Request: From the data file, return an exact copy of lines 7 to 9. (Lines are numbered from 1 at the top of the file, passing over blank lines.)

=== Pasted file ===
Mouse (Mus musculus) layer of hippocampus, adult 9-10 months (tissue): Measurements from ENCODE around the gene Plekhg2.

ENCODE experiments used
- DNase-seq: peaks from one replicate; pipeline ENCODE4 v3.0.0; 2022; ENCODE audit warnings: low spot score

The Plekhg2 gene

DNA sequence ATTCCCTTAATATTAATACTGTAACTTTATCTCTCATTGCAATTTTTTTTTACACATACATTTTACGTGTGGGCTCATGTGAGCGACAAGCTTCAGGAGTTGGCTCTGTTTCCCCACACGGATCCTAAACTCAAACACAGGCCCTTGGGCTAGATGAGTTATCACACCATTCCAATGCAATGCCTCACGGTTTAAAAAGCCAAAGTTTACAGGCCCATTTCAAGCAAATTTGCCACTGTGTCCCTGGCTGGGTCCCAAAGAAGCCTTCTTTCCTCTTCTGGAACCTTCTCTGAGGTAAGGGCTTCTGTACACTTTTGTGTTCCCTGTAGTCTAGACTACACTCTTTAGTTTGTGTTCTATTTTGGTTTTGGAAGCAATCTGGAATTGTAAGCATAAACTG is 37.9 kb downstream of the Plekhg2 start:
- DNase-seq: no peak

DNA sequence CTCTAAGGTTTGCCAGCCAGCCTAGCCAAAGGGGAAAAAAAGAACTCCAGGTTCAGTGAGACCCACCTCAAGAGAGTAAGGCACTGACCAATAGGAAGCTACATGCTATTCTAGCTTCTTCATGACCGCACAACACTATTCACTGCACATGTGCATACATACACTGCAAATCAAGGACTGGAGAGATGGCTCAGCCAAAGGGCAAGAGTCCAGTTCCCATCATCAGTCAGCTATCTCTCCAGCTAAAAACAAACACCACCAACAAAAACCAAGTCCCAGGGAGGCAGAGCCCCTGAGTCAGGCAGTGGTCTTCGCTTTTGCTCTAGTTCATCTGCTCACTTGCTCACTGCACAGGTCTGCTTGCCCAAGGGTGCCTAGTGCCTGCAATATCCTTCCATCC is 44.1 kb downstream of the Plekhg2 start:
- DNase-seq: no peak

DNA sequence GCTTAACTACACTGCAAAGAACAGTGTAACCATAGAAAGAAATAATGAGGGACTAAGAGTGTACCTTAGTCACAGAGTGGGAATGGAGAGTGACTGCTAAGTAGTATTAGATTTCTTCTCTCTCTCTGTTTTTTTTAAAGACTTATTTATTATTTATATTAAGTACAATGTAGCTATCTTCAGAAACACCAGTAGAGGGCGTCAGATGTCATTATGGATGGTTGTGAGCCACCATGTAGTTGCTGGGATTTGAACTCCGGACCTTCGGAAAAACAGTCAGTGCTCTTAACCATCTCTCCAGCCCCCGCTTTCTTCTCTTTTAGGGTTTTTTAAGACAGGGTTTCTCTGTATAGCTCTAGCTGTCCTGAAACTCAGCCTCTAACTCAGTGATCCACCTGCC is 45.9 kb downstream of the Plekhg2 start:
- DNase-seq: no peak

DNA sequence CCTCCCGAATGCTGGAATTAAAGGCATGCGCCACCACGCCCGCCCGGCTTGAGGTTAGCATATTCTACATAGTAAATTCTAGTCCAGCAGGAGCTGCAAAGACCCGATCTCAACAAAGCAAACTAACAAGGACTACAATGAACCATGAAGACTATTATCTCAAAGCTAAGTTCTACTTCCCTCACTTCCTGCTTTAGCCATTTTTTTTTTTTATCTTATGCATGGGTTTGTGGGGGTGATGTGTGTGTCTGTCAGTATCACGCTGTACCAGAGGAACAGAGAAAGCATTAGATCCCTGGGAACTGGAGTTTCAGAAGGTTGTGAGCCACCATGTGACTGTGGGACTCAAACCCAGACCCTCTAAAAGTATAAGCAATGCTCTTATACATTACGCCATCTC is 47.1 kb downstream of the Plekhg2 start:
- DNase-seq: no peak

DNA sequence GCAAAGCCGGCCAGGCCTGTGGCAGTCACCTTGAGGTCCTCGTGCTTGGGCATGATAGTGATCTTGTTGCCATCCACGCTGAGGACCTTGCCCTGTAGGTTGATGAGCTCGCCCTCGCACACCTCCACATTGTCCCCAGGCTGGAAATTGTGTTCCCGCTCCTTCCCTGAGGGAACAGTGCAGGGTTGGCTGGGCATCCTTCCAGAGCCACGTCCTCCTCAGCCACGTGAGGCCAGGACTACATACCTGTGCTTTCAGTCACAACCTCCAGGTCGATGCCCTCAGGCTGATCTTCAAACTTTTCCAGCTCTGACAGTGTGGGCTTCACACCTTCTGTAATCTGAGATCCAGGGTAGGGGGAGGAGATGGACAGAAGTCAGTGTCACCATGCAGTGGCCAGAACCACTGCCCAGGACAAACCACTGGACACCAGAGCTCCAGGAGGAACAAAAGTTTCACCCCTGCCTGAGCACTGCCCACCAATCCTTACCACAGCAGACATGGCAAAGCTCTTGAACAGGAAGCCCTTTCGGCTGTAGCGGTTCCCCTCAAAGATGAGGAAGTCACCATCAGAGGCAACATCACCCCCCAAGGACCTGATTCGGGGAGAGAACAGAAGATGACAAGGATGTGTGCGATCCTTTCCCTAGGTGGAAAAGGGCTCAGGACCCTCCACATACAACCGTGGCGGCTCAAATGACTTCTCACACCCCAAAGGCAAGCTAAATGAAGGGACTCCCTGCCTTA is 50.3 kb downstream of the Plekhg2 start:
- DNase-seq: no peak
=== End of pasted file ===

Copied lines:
DNA sequence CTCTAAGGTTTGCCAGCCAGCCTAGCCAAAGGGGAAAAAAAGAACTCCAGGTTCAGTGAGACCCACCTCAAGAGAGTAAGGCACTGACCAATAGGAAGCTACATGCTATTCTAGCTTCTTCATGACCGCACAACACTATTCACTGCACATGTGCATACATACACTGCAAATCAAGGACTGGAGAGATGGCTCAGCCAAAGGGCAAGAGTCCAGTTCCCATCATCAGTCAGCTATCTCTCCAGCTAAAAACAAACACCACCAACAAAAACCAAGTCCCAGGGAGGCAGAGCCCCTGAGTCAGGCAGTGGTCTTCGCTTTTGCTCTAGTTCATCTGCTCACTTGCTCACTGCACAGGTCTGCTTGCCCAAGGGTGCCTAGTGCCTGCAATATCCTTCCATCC is 44.1 kb downstream of the Plekhg2 start:
- DNase-seq: no peak

DNA sequence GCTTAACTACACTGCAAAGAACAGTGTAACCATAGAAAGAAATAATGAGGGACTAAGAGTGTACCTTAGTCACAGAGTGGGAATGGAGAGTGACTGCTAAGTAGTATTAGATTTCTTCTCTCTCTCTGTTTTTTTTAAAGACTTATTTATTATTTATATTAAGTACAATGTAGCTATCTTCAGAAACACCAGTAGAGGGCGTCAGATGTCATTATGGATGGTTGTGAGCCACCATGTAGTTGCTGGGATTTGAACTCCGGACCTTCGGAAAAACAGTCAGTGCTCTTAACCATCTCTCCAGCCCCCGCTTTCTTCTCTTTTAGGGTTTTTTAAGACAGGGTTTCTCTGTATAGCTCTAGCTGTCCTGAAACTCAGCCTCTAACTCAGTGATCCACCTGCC is 45.9 kb downstream of the Plekhg2 start: